Red Bull Racing Team press release
RED BULLS BACK-TO-BACK
JOLIET, Ill. — It’s a shame that the first race to decide NASCAR’s championship had to come down to fuel mileage. No skin off the Red Bulls’ backs, however, as Kasey Kahne and Brian Vickers finished 12th and 13th in Monday’s raindelayed Geico 400. They each fought their own fight — Vickers hanging onto the lead lap and Kahne fighting to regain one. Kahne spent most of the race trying to gain the free pass. He was busted for “too fast exiting” the pits approaching lap 75 and fell a lap down. It wasn’t until the final caution that the No. 4 Red Bull Toyota returned to the lead lap. From there, it was all about stretching fuel mileage over the last run to the checkered flag. As ailing cars dove to the apron on the last lap, Kahne and Vickers — feathering the throttle — had enough to get there.
“I had a really, really good car,” Kahne said. “The team did a great job and the engine was awesome — everything was as good as it’s been all season long except I screwed up and hit the wall. When I did that, I messed the back of the car up pretty bad so we had to work on it the whole race trying to get our lap back. By the end we were actually really fast again, but the car was still screwed up from where it should have been. We had a winning team today and I just made a mistake and we didn’t get to run in the top five and shoot for that. But, we definitely had the best car we’ve had in a long time.”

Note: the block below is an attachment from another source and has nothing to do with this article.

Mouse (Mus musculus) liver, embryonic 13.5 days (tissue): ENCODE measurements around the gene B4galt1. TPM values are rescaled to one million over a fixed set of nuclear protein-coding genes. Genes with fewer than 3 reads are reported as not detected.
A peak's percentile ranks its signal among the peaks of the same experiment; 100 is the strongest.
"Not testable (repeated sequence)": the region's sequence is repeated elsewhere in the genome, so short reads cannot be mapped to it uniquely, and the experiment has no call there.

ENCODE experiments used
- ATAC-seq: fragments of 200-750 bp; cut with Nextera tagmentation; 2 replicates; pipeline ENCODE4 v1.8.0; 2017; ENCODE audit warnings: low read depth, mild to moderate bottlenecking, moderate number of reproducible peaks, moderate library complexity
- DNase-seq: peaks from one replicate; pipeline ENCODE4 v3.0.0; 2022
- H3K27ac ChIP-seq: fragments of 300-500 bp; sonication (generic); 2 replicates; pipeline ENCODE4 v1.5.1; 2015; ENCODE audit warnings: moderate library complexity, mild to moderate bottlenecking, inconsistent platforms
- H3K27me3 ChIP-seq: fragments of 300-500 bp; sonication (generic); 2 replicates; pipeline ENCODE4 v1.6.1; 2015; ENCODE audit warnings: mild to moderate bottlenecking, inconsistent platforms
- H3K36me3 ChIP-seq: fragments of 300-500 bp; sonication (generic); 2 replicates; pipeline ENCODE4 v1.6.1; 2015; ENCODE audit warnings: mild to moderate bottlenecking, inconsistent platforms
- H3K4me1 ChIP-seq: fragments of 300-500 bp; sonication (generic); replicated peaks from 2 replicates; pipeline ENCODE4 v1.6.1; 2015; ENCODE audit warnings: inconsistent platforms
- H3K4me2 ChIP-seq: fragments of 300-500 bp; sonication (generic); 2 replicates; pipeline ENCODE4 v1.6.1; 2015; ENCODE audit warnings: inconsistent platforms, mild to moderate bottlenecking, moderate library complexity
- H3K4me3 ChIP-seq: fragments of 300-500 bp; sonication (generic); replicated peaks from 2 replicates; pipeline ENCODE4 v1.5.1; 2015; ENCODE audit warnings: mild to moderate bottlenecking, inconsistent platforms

Vickers, at statistically his best track, started eighth but later reported the No. 83 Red Bull Toyota was “Unstable. Car’s moving around a lot. Just lost a lot of its ability.” The No. 83 team went to work, and Vickers held onto the lead lap as the front-runners maintained a furious pace. But like his teammate and the rest of the field, Vickers restarted with 50 laps to go. He was asked to “roll, roll, roll …” through the corners in an attempt to conserve fuel. He made it to the finish — unlike many others.
“I was disappointed. I felt like we had a better car than that Saturday,” Vickers said, who paced final practice. “We just never could get the most out of it today. The balance was right, we just didn’t have a lot of speed. We’d get a little tight and then a little loose and a little tight and kind of go back and forth on that. I felt very competitive in the corners with most of the guys I was racing with, we just couldn’t go any faster.”